Informational website Basic Infos has studied the phenomenon of the internet troll with an almost scientific approach, dividing them into ‘species’ based on their activities. Below are the different types of troll that you need to steer clear of when on the web.
Grammar Corrector Troll: The online grammar Nazi, these trolls are relatively harmless, but can be infuriatingly pedantic. They will call you out on typos in your comments. Some may actually be angels in disguise, simply helping you to improve your spelling, punctuation or factual knowledge, and mean no ill will. The more hellbent ones of this species however, will mock you and often question your intelligence or education, especially in debates or discussions of controversial topics. However even spelling bee champions can fall foul of autocorrect, so the grammar corrector troll may turn out to be a hypocrite.
Headline Reading Troll: These trolls frequent news sites. They generally have low attention spans and will spend more time writing an acerbic comment that actually reading the article they are commenting on. As they have only read as far as the headline, they will start typing up controversy and saying things without knowing the full story. For example, trolls who insult all British Pakistanis based on an article about child sexual attacks where the perpetrator was non-Asian.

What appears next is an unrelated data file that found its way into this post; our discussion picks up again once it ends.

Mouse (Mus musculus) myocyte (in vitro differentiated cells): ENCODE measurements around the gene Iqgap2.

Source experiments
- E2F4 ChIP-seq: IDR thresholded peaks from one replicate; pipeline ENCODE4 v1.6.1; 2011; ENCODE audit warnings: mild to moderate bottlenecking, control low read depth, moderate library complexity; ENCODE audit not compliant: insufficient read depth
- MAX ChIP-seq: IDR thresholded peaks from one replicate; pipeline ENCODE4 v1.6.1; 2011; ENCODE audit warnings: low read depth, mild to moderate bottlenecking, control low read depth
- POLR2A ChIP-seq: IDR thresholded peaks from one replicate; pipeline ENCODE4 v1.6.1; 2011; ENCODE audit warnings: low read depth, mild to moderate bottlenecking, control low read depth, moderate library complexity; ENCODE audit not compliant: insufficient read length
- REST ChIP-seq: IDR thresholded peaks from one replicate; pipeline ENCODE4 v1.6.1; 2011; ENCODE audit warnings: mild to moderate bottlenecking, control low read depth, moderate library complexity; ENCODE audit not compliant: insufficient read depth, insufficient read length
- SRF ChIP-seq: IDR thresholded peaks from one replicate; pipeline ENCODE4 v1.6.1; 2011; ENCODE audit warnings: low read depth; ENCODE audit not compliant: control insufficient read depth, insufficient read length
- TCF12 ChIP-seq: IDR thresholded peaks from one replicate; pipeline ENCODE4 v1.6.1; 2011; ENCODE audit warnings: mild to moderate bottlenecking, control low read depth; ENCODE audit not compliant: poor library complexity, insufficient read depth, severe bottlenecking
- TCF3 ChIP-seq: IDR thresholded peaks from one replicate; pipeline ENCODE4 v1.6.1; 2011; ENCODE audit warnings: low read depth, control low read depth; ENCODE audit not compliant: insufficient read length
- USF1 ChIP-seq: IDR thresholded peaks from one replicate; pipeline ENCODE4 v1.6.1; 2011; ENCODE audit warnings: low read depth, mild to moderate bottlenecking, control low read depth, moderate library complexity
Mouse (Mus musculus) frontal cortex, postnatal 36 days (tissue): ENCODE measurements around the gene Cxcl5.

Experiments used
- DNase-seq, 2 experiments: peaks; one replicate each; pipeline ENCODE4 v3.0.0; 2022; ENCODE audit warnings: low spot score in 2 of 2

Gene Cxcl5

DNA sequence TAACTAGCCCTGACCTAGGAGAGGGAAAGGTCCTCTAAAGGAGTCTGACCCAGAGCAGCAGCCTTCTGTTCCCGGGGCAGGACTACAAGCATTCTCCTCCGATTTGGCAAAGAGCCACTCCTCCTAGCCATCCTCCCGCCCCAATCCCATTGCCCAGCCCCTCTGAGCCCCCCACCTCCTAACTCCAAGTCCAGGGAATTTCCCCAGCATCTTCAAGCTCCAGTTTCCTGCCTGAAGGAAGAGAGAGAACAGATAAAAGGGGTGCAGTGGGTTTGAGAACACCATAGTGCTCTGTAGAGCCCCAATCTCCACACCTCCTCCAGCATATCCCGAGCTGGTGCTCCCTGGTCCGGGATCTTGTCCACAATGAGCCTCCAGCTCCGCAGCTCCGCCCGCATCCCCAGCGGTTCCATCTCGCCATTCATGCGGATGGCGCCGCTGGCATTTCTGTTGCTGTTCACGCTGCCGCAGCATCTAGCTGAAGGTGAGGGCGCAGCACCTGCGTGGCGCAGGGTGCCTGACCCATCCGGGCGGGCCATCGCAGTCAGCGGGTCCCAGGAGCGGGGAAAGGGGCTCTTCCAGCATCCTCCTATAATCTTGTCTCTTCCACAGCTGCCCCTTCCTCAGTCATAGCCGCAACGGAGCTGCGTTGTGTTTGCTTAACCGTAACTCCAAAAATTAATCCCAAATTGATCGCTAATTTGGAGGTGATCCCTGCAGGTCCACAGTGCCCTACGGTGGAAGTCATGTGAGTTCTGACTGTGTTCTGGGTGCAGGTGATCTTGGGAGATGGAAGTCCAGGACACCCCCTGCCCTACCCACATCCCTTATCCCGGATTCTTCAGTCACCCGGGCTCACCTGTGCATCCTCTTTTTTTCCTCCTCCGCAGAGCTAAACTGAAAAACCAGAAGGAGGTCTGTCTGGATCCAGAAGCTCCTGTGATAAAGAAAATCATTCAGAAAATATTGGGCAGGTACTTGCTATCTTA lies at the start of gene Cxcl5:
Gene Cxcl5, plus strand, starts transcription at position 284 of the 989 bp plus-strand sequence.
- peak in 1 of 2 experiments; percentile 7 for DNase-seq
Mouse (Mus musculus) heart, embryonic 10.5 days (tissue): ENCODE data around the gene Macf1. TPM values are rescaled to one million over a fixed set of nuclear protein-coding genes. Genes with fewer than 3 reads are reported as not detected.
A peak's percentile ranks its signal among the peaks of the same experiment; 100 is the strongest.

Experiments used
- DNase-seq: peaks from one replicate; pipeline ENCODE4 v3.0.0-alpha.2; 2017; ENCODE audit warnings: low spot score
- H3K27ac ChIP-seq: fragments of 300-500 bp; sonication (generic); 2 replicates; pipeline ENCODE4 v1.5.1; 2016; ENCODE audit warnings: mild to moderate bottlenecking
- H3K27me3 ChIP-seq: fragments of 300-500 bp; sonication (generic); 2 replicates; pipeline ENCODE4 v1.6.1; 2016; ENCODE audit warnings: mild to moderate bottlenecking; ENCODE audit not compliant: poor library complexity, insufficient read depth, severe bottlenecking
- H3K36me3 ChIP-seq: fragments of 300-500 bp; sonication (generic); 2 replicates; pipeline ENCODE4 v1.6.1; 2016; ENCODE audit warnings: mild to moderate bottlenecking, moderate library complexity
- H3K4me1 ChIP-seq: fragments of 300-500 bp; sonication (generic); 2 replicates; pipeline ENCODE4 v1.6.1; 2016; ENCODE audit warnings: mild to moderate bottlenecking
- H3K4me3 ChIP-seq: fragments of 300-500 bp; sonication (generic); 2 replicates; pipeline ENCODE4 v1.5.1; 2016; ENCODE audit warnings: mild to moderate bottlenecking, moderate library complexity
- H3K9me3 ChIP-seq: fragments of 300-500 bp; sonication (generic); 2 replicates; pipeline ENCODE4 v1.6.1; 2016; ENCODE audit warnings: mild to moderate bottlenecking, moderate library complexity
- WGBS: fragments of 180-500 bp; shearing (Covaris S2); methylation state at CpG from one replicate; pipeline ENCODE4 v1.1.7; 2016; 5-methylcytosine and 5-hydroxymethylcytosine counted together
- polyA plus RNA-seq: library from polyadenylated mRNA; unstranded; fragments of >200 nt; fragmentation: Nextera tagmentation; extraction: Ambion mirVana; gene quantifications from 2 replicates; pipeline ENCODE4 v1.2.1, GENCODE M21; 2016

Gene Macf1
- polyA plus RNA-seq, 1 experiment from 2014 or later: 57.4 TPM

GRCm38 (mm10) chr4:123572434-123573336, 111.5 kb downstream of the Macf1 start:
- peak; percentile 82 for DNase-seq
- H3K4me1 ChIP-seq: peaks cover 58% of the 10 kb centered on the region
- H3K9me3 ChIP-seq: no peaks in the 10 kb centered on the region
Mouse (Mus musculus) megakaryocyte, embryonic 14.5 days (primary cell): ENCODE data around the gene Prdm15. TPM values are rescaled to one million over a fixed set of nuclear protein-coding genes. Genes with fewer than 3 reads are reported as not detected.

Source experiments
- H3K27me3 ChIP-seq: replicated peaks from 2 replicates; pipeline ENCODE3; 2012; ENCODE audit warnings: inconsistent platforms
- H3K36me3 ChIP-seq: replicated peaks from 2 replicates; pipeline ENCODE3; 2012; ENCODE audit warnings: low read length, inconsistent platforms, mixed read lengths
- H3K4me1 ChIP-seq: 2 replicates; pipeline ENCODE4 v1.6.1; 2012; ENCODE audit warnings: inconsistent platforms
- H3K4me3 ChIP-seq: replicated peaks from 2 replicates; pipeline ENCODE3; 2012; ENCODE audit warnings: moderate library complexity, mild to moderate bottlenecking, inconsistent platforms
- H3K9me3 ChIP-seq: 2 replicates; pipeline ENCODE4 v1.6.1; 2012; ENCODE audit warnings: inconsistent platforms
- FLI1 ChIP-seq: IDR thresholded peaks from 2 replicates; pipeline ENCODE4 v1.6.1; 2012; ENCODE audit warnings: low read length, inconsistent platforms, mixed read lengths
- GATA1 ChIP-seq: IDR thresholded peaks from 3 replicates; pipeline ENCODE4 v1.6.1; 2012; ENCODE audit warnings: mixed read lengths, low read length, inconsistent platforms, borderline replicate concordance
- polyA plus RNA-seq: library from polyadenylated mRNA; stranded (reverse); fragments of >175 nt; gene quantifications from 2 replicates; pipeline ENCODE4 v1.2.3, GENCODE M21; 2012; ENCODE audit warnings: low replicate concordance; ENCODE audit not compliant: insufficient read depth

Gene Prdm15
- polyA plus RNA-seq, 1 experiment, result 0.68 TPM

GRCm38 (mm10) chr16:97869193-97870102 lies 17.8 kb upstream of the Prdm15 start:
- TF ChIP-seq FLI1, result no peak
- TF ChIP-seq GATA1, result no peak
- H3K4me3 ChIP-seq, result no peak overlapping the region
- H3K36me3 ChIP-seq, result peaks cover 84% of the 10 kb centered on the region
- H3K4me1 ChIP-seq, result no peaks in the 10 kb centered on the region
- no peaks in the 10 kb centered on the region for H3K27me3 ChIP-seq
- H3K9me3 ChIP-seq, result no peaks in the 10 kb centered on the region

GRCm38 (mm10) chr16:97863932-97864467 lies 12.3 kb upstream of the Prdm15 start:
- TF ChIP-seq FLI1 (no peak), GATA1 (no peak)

Meme Master Troll: This variety tends to be more creative, and employ the viral nature of memes to push forth their twisted opinions. Some of this species who possess a slightly higher IQ and some dexterity will even cook up their own derisory memes. They let these memes do the talking for them and are literal believers in the expression ‘a picture tells a thousand insults’. While offensive at times, some meme masters can be quite hilarious and they have the advantage of adding a bit of pictorial spice to otherwise serious debates.